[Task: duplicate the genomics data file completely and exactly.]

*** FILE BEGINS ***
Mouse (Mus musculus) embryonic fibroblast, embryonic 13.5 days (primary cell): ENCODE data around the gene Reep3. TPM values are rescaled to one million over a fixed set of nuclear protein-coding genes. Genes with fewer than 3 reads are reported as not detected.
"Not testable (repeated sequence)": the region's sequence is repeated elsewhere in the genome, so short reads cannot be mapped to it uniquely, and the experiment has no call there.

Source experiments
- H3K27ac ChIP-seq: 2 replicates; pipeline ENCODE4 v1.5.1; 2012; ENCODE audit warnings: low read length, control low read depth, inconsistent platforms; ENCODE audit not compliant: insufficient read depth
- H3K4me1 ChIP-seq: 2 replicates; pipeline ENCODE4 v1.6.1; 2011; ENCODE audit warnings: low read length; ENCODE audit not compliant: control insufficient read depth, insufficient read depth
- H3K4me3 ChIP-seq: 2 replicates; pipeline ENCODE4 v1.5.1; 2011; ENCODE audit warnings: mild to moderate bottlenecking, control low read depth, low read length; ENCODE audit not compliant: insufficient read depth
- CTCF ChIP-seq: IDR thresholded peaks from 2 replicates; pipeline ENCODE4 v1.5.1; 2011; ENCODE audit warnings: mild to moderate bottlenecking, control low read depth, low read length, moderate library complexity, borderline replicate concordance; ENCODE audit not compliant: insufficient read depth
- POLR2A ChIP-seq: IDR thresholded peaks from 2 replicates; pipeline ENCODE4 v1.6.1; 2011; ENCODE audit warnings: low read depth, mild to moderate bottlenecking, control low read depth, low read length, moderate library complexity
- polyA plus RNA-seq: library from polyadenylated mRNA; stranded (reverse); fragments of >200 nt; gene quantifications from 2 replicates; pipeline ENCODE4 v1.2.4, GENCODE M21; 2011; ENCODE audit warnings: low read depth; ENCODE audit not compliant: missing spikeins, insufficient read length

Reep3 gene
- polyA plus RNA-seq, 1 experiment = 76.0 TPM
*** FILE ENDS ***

Mouse (Mus musculus) embryonic fibroblast, embryonic 13.5 days (primary cell): ENCODE data around the gene Reep3. TPM values are rescaled to one million over a fixed set of nuclear protein-coding genes. Genes with fewer than 3 reads are reported as not detected.
"Not testable (repeated sequence)": the region's sequence is repeated elsewhere in the genome, so short reads cannot be mapped to it uniquely, and the experiment has no call there.

Source experiments
- H3K27ac ChIP-seq: 2 replicates; pipeline ENCODE4 v1.5.1; 2012; ENCODE audit warnings: low read length, control low read depth, inconsistent platforms; ENCODE audit not compliant: insufficient read depth
- H3K4me1 ChIP-seq: 2 replicates; pipeline ENCODE4 v1.6.1; 2011; ENCODE audit warnings: low read length; ENCODE audit not compliant: control insufficient read depth, insufficient read depth
- H3K4me3 ChIP-seq: 2 replicates; pipeline ENCODE4 v1.5.1; 2011; ENCODE audit warnings: mild to moderate bottlenecking, control low read depth, low read length; ENCODE audit not compliant: insufficient read depth
- CTCF ChIP-seq: IDR thresholded peaks from 2 replicates; pipeline ENCODE4 v1.5.1; 2011; ENCODE audit warnings: mild to moderate bottlenecking, control low read depth, low read length, moderate library complexity, borderline replicate concordance; ENCODE audit not compliant: insufficient read depth
- POLR2A ChIP-seq: IDR thresholded peaks from 2 replicates; pipeline ENCODE4 v1.6.1; 2011; ENCODE audit warnings: low read depth, mild to moderate bottlenecking, control low read depth, low read length, moderate library complexity
- polyA plus RNA-seq: library from polyadenylated mRNA; stranded (reverse); fragments of >200 nt; gene quantifications from 2 replicates; pipeline ENCODE4 v1.2.4, GENCODE M21; 2011; ENCODE audit warnings: low read depth; ENCODE audit not compliant: missing spikeins, insufficient read length

Reep3 gene
- polyA plus RNA-seq, 1 experiment = 76.0 TPM